You May Be Common Law Married

If you and your partner have lived together for a while, you may be common law married. Common law marriage is legally recognized in Texas even though the spouses didn’t obtain a marriage license or have a wedding ceremony.

If you and your partner meet each of the following four requirements, you are common law married:

  • You are both available to marry (i.e., at least 18 years old, not related, and not currently married to someone else);
  • You agree to be married;
  • You have “held yourselves out” to other people as spouses—meaning, you and your partner have represented to other people that you are married, or you behaved in a way that caused others to believe you are married; and
  • You and your partner are living together in the State of Texas.

These four requirements must be met for a common law marriage to exist—even if you and your partner live together and have a child together. But an on again/off again romance (without more) does not meet it. Nor will a judge find a common law marriage to exist if you have lived with a non-romantic partner for several years.

“Holding yourselves out” is the key requirement. It may be met in a variety of ways, including jointly signing leases and other financial agreements as spouses, publicly introducing each other as spouses to other people (one time is enough), listing each other as spousal beneficiaries or insureds on insurance policies, maintaining joint financial accounts as spouses, or filing joint income tax returns. There is no magic time frame for how long you must “hold yourselves out” to be common law married.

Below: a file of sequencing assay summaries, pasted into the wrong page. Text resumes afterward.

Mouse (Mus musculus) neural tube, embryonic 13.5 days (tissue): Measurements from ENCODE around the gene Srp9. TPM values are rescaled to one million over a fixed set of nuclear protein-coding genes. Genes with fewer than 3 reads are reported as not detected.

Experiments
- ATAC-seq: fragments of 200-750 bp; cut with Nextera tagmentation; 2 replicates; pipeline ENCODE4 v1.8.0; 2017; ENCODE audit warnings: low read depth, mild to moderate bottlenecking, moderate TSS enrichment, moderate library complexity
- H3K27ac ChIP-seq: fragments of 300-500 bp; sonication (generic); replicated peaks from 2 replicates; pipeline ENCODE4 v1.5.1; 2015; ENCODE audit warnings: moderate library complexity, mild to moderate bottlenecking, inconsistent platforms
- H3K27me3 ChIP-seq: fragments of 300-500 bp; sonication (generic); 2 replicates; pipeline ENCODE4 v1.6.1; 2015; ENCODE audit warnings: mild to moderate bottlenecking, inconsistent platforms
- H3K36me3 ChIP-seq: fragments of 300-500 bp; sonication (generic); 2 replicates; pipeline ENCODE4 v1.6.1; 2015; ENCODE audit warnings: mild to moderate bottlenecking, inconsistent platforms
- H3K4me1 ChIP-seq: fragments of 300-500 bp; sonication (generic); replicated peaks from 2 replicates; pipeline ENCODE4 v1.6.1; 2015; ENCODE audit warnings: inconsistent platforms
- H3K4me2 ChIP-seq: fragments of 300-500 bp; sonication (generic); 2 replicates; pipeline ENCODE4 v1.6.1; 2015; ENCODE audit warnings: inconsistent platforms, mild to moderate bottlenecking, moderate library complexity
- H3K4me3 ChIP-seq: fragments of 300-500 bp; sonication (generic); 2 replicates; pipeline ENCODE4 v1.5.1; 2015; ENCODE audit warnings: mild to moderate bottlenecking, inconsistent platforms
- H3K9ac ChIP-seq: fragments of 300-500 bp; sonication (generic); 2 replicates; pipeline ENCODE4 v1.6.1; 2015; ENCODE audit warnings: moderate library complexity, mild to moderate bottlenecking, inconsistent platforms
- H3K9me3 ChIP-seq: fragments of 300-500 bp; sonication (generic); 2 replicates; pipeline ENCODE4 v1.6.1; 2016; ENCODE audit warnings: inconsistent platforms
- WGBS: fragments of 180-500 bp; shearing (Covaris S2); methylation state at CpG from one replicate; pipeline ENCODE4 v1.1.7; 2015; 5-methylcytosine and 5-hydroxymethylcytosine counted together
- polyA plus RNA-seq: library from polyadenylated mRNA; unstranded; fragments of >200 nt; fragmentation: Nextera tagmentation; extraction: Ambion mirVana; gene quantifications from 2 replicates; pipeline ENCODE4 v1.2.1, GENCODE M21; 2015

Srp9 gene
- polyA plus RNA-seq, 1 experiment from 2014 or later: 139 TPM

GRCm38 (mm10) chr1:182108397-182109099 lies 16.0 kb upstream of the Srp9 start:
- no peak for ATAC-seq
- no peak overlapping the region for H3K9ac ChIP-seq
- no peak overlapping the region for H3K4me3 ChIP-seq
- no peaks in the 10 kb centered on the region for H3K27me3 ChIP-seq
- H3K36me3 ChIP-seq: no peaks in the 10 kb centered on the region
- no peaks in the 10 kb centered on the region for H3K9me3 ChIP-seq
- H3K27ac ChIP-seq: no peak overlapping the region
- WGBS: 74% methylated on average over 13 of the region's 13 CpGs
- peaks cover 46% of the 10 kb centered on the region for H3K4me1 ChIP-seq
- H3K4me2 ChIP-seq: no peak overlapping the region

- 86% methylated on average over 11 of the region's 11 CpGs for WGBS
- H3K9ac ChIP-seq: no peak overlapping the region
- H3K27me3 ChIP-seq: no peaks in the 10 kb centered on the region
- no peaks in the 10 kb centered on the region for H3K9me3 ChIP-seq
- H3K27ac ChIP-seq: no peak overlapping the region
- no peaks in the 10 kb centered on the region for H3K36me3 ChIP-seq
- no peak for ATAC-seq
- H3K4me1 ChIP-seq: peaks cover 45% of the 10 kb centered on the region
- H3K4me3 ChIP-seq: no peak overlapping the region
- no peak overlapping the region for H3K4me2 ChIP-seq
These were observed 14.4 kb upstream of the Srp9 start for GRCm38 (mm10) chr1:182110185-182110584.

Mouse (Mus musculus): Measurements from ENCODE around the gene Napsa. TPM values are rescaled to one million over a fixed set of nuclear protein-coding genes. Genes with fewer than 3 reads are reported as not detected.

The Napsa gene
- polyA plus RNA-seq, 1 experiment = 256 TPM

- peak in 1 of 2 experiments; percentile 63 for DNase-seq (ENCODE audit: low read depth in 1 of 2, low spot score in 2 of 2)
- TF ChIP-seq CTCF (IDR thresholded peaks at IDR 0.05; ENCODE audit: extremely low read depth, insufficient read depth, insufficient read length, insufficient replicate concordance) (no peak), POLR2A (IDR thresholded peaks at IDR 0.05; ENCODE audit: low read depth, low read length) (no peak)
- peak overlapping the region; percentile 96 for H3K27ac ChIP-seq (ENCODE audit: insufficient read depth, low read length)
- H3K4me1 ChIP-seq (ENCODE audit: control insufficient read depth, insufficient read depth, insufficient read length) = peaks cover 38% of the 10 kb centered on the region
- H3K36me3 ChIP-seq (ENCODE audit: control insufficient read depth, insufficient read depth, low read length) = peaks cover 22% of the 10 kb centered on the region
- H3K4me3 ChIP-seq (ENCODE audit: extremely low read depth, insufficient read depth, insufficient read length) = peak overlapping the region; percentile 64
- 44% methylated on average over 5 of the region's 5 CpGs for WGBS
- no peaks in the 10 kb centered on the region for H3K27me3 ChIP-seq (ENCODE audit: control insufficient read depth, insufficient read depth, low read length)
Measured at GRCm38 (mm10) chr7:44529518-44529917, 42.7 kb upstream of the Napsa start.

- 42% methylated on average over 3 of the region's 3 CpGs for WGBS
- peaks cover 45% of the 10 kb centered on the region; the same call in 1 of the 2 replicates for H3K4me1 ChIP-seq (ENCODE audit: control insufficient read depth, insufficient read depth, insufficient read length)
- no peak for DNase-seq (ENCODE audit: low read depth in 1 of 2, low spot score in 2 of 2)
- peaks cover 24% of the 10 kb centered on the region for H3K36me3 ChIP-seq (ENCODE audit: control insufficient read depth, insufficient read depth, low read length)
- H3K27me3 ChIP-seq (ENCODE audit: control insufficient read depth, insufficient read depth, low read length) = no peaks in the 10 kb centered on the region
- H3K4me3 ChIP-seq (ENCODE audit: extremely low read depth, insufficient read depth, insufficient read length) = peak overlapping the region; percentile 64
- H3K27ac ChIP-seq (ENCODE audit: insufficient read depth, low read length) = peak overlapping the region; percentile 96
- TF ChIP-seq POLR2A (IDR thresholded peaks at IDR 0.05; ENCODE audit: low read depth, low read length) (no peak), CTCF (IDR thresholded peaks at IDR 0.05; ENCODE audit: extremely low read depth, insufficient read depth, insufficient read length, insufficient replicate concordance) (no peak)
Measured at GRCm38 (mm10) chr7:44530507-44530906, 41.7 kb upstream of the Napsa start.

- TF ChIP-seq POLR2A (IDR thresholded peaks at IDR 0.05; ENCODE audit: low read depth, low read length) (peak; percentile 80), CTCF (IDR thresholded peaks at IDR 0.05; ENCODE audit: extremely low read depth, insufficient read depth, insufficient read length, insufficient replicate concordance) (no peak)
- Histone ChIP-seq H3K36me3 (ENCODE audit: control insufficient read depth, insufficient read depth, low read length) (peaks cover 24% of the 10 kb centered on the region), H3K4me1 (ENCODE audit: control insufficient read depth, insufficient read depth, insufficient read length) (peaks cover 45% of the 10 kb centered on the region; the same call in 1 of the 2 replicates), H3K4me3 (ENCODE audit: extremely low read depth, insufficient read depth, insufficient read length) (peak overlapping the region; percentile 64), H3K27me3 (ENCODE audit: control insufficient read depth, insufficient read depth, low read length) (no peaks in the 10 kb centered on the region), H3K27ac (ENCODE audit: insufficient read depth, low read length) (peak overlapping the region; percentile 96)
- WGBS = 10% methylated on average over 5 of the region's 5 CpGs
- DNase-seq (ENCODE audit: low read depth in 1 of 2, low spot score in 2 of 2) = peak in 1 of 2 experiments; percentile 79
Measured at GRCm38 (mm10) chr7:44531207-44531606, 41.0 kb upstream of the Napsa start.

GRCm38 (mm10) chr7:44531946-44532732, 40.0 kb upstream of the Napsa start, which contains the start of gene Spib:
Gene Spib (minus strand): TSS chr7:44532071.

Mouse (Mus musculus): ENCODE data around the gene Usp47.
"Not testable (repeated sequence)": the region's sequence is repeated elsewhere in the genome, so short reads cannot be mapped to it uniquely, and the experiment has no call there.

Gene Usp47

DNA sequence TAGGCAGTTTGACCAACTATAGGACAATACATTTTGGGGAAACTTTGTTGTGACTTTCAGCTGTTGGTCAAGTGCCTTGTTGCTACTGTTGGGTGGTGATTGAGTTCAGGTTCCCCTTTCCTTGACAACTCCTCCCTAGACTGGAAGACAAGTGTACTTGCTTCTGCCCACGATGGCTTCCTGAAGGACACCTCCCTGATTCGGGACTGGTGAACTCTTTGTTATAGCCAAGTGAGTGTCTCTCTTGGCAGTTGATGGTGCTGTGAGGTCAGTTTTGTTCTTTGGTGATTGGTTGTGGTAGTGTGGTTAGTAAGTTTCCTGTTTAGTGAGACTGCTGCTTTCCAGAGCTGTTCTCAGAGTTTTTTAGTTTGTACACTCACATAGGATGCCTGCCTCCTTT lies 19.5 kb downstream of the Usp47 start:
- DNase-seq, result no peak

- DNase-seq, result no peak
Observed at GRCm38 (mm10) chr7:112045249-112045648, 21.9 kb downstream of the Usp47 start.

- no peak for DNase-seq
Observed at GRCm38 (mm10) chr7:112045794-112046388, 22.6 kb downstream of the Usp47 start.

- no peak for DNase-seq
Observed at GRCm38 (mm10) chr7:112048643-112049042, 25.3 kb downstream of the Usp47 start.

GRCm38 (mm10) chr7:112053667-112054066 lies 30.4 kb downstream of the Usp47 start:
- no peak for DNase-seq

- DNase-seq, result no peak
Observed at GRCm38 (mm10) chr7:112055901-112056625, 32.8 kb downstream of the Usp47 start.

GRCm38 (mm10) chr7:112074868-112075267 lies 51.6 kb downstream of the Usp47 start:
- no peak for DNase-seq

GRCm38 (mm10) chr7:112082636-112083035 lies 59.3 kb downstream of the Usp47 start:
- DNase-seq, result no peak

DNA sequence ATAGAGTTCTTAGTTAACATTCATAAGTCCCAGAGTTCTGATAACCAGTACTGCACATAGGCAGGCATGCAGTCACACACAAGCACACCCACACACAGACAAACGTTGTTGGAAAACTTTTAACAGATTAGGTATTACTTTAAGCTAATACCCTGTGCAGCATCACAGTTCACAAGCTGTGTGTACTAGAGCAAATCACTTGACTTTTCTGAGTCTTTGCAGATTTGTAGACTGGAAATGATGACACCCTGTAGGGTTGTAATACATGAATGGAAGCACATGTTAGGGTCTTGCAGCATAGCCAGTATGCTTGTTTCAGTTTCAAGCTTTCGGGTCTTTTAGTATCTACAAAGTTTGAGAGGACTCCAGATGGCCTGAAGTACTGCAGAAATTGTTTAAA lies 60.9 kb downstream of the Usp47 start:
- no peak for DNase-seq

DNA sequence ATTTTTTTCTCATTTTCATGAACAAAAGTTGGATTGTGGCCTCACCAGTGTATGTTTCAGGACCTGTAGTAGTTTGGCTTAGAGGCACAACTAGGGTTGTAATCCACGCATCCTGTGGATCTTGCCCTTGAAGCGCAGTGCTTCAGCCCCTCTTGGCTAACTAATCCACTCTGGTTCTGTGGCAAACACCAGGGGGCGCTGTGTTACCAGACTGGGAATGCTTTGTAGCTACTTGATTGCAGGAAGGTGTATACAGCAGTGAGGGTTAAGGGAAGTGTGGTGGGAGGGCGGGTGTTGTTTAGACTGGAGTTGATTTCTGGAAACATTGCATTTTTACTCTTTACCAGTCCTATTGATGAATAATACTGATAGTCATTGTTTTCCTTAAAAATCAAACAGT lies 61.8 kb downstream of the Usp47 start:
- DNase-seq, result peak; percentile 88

If you are common law married, you have the same legal rights and responsibilities as couples who obtain a marriage license and have a wedding ceremony. You also have the same legal protections and obligations regarding divorce, such as child support, sharing any property acquired during the marriage, and the responsibility to pay joint debts.

If you want to make your common law marriage “official,” you and your spouse must file a joint declaration (sworn statement) in the county clerk’s office, stating that both spouses acknowledge and agree that they are common law married. The declaration form is available at the courthouse.  

On the other hand, if you’re concerned about protecting your assets, you may want to enter into a cohabitation agreement from the get go. A cohabitation agreement, which is signed by both parties, may include a statement that you are not common law married and provide a financial settlement for the non-monied partner should you later decide to go your separate ways.

But if you want to end your common law marriage, you will have to go through a formal divorce proceeding. There is no such thing as common law divorce. Nor may you and your partner simply agree to divorce. And, since Texas is a community property state, any assets and debts accumulated during the marriage will be subject to division.

Whether you were married the old-fashioned way, or you are common law married, if you need legal advice, Sonya B. Coffman, a Southeast Texas Board Certified divorce lawyer, is your best strategic choice. Her mission is to aggressively protect and secure all that is important to you.